The effects of storage conditions on long-chain polyunsaturated fatty acids, lipid mediators, and antioxidants in donor human milk – a review

Isabell Nessel, Minesh Khashu, Simon Dyall

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Donor human milk (DHM) is the preferred alternative for feeding infants, if maternal milk is not available. However, extensive storage and processing of DHM may negatively affect the composition. Currently safety measures predominantly consider microbiological aspects, and with the increasing demand for DHM in neonatal units due to greater survival of extremely preterm infants it is imperative to prioritise nutritional quality. This review summarises current evidence of the effects of storage and processing conditions on total fat, long-chain polyunsaturated fatty acids, lipid mediators and antioxidant content of DHM.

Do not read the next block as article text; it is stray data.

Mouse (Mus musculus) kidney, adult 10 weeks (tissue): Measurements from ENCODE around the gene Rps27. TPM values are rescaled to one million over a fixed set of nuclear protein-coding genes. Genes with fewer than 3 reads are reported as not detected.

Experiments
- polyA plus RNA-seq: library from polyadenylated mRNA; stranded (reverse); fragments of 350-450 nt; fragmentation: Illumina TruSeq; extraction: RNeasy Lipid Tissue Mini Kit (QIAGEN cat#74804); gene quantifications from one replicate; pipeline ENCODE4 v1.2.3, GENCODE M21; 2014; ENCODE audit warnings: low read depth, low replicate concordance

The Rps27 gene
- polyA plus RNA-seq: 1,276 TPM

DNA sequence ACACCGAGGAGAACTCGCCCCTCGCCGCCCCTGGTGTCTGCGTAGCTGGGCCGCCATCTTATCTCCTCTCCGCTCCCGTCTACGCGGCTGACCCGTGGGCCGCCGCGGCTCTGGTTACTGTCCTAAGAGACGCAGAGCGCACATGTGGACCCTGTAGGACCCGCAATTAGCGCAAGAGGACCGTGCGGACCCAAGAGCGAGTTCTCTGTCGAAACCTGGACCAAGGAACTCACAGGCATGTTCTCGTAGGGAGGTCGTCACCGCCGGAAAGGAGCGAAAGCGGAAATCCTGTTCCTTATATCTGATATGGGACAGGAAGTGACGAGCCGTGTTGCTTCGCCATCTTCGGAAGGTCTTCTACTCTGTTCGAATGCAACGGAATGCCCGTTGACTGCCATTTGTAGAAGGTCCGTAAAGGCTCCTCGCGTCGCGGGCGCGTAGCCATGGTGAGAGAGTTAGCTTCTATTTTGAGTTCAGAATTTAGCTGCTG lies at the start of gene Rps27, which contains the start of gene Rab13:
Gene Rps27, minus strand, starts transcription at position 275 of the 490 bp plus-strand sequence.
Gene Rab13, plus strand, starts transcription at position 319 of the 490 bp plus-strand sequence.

Based on the available evidence, it is recommended that storage time is minimised, and DHM kept in light protected bottles. Storage at 4°C should be avoided whenever possible, with storage at 80°C prior to pasteurisation being preferential. Further research is needed to evaluate the effects of long term storage at 20°C, and the impact of storage conditions on lipid mediators.

© 2019, Elsevier. The attached document (embargoed until 13/07/2020) is an author produced version of a paper published in PROSTAGLANDINS, LEUKOTRIENES AND ESSENTIAL FATTY ACIDS uploaded in accordance with the publisher’s self- archiving policy. The final published version (version of record) is available online at the link. Some minor differences between this version and the final published version may remain. We suggest you refer to the final published version should you wish to cite from it.
Original languageEnglish
JournalProstaglandins, leukotrienes, and essential fatty acids
Publication statusPublished - 13 Jul 2019

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